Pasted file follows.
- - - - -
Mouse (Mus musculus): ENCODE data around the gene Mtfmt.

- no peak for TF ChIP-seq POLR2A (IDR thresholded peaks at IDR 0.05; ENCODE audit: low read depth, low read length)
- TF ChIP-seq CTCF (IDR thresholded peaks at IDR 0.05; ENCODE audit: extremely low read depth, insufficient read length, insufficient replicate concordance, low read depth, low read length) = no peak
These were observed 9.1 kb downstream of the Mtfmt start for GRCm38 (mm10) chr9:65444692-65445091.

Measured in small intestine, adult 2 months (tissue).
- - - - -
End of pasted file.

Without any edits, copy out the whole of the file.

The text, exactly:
Mouse (Mus musculus): ENCODE data around the gene Mtfmt.

- no peak for TF ChIP-seq POLR2A (IDR thresholded peaks at IDR 0.05; ENCODE audit: low read depth, low read length)
- TF ChIP-seq CTCF (IDR thresholded peaks at IDR 0.05; ENCODE audit: extremely low read depth, insufficient read length, insufficient replicate concordance, low read depth, low read length) = no peak
These were observed 9.1 kb downstream of the Mtfmt start for GRCm38 (mm10) chr9:65444692-65445091.

Measured in small intestine, adult 2 months (tissue).